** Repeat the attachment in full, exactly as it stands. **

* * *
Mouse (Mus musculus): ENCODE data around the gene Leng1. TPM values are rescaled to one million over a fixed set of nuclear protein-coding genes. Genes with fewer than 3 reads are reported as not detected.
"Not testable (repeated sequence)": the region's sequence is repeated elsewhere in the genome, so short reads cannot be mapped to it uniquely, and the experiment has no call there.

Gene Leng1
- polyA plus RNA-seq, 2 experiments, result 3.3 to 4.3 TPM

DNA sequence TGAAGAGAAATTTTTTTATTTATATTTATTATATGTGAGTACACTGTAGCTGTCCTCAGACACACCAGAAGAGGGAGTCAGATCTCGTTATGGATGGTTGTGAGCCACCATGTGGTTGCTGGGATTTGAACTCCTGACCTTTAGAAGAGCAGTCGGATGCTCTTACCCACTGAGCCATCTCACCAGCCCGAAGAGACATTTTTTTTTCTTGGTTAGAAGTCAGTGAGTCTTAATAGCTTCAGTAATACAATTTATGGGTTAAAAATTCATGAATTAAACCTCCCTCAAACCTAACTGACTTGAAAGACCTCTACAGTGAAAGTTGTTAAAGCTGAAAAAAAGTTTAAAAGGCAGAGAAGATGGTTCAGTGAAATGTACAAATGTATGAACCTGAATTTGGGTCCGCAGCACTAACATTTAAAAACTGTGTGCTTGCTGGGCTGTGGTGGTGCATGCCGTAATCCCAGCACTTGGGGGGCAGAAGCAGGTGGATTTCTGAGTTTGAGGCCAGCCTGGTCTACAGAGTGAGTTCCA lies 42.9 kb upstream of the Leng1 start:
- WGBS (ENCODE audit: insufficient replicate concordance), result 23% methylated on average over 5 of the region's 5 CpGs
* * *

Mouse (Mus musculus): ENCODE data around the gene Leng1. TPM values are rescaled to one million over a fixed set of nuclear protein-coding genes. Genes with fewer than 3 reads are reported as not detected.
"Not testable (repeated sequence)": the region's sequence is repeated elsewhere in the genome, so short reads cannot be mapped to it uniquely, and the experiment has no call there.

Gene Leng1
- polyA plus RNA-seq, 2 experiments, result 3.3 to 4.3 TPM

DNA sequence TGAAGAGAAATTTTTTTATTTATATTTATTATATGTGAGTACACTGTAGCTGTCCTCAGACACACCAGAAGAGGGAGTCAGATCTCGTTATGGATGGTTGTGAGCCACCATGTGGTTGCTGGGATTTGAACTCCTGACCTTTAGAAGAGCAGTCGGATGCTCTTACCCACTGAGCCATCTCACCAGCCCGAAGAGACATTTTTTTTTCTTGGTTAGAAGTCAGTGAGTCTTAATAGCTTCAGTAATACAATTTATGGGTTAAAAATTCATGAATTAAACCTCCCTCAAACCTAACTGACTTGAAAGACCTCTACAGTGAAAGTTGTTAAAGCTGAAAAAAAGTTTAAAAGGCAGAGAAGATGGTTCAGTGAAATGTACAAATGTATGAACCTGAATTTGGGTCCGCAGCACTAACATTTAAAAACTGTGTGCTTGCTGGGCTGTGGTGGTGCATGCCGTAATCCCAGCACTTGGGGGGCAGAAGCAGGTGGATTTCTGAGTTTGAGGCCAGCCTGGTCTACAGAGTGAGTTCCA lies 42.9 kb upstream of the Leng1 start:
- WGBS (ENCODE audit: insufficient replicate concordance), result 23% methylated on average over 5 of the region's 5 CpGs